Dull gray concrete volumes stacked in irregular shapes stretch across the landscape just beyond Paris like a set from a dystopian film, dwarfing the mostly elderly residents who wander their halls. The ‘Babel-like’ housing estate known as Noisy-le-Grand began, in fact, as a utopian dream: a postmodern wonderland built between the ‘50s and ‘80s to welcome a migrant population of refugees from rural areas of France and other nations.
Standing in stark visual opposition to the gleaming glass and steel of Paris’ more modern architecture and all of its centuries-old Gothic grandeur, Noisy-le-Grand was envisioned as a counterpoint to the boxy white creations of Le Corbusier, which the architects deemed unimaginative. Ricardo Bofill and Manuel Nunez-Yanowsky designed the Espaces Abraxas and Arénes de Picasso with a postmodern sensibility.
But while the structures certainly aren’t lacking in imagination, ambition or scale, they are often – not unreasonably – compared to fortresses, prisons and industrial architecture. Unsurprisingly, the estate has been used as a set for everything from Terry Gilliam’s classic 1984 film ‘Brazil’ to ‘The Hunger Games: Mockingjay.’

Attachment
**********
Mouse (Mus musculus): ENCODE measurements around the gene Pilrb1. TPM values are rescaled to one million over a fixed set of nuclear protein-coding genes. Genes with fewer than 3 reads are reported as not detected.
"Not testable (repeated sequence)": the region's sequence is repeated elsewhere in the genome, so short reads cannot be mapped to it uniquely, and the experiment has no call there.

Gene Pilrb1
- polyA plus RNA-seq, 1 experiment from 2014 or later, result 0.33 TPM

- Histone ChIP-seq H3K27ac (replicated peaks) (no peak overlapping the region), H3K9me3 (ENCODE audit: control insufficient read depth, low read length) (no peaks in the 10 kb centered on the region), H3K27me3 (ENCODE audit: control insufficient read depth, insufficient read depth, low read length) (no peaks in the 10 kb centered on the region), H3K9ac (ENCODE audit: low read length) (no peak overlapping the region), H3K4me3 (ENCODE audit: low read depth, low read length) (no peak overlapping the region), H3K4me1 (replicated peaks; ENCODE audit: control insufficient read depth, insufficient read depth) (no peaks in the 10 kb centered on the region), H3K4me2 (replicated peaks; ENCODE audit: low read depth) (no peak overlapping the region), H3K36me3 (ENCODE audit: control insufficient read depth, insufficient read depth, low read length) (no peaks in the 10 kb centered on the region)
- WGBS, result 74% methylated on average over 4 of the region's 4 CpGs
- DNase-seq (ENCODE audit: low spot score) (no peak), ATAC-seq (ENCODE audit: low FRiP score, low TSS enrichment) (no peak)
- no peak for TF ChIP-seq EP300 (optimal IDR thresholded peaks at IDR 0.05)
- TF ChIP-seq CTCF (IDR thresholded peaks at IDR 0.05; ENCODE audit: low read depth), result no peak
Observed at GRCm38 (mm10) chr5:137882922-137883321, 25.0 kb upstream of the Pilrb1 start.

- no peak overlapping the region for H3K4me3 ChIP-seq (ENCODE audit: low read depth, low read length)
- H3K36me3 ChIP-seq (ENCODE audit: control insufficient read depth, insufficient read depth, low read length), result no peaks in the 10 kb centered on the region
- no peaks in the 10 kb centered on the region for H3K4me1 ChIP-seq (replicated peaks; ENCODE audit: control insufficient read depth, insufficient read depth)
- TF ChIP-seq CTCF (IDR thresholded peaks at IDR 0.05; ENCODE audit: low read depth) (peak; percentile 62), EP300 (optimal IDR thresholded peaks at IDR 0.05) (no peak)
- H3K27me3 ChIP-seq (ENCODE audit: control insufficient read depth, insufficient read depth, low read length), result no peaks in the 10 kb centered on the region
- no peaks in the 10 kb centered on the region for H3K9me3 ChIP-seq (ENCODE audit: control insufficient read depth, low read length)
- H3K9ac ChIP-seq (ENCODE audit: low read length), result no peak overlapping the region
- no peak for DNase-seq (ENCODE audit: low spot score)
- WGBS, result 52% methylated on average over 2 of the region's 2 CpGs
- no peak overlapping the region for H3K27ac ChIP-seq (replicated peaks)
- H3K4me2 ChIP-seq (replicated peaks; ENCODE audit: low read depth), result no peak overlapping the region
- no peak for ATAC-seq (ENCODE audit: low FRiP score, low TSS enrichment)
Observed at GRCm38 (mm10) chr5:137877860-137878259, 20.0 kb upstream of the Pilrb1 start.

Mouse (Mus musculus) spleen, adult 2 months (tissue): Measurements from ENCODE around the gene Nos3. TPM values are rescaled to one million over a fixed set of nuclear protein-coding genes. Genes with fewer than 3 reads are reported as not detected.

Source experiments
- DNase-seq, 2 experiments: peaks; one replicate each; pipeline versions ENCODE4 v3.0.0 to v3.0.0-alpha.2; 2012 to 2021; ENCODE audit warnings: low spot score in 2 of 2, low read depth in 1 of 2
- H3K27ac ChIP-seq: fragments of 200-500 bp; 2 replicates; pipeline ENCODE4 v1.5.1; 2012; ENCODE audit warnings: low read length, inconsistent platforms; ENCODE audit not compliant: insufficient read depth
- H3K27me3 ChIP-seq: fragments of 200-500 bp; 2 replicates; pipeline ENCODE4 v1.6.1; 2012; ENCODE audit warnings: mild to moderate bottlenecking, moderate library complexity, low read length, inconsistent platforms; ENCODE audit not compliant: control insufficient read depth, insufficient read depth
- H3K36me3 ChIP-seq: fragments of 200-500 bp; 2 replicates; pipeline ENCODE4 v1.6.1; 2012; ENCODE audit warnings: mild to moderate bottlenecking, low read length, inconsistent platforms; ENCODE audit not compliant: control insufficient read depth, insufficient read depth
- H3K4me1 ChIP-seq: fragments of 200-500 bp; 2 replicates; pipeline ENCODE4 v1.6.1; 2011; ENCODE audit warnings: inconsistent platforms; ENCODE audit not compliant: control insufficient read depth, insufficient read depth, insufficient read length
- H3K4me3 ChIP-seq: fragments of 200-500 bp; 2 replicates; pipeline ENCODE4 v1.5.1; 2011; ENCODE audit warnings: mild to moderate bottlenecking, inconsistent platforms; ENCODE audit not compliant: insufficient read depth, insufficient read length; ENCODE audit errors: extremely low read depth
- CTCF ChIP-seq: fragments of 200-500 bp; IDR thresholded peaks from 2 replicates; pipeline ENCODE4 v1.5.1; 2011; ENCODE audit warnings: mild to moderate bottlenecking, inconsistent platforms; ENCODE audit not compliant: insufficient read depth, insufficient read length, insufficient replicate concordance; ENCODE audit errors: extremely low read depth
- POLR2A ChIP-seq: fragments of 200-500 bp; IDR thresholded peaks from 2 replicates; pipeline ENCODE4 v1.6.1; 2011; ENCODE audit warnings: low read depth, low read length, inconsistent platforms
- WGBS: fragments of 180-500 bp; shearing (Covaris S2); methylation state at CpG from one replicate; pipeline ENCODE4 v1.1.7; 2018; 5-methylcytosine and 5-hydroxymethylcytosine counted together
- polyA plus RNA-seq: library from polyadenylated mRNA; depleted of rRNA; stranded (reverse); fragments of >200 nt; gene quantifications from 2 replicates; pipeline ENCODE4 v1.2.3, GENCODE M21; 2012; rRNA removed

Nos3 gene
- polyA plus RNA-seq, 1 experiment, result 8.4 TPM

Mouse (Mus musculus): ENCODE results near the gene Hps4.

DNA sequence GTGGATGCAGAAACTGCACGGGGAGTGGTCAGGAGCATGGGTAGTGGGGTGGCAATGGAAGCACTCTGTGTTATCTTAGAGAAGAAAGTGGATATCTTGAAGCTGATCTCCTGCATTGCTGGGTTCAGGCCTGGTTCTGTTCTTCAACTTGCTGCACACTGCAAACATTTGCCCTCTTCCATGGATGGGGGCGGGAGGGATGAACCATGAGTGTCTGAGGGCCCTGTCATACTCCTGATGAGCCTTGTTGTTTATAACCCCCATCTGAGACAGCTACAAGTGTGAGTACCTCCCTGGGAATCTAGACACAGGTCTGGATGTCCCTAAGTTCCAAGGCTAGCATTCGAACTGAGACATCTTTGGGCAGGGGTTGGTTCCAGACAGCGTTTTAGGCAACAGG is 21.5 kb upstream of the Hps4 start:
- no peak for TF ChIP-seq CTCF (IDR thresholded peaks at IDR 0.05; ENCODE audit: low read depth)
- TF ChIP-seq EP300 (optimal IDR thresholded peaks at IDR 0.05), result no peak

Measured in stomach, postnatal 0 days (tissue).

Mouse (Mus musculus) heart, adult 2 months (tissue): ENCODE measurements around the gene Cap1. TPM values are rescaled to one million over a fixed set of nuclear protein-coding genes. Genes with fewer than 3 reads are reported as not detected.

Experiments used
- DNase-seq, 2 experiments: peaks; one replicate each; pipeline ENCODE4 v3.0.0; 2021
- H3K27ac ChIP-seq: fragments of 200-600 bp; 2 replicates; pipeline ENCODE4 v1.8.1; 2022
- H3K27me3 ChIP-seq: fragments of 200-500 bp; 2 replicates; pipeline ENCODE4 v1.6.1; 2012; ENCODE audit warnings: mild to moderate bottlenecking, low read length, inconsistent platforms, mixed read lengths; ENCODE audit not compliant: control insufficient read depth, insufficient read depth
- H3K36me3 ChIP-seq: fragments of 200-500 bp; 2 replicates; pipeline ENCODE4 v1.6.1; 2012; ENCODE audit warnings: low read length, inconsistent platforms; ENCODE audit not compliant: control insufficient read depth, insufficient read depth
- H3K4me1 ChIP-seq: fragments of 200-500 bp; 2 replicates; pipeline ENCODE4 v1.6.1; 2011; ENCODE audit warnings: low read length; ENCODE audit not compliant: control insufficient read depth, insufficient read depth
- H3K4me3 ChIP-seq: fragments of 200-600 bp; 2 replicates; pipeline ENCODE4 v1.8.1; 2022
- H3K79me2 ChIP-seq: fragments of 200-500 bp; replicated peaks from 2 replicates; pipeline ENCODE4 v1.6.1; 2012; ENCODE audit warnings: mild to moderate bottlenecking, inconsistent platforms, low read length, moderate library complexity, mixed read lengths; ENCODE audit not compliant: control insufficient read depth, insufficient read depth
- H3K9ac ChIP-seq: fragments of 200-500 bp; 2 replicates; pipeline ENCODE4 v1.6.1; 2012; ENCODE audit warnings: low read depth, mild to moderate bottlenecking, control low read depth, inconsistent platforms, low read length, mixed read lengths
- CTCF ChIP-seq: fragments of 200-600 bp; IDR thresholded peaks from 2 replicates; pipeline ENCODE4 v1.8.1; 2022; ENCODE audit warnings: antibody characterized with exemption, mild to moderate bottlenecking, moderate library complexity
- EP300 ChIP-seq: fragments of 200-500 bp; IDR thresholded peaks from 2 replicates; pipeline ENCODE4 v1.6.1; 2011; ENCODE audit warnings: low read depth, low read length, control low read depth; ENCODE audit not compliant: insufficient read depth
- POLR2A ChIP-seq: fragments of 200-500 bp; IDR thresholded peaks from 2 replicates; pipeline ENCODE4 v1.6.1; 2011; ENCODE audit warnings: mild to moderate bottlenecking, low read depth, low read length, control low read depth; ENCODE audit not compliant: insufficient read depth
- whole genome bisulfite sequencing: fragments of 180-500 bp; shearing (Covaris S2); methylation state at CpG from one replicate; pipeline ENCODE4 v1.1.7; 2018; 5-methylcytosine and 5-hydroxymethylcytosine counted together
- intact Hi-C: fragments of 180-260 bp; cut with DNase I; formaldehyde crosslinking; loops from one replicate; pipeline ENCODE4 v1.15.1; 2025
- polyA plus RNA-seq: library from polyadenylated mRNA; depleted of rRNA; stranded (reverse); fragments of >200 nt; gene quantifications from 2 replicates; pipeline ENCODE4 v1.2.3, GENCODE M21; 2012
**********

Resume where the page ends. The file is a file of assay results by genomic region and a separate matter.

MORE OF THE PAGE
The fact that the residents of this strange suburb are almost all elderly reinforces the somewhat dystopian feel, especially when they’re photographed under vast concrete archways in this compelling photographic series by Laurent Kronental. Their humanity and the warmth and personality of their interior spaces contrast against the coldness of the architecture.
Entitled ‘Souvenir d’un Futur,’ the series is the result of four years of visits. According to his artist statement, Kronental “felt a need to examine their living conditions and shed light over a sometimes-neglected generation. Exposing these unsung and underestimated suburban areas is a means to reveal the poetry of aging environments slowly vanishing, and with them, the memory of modernist utopia.”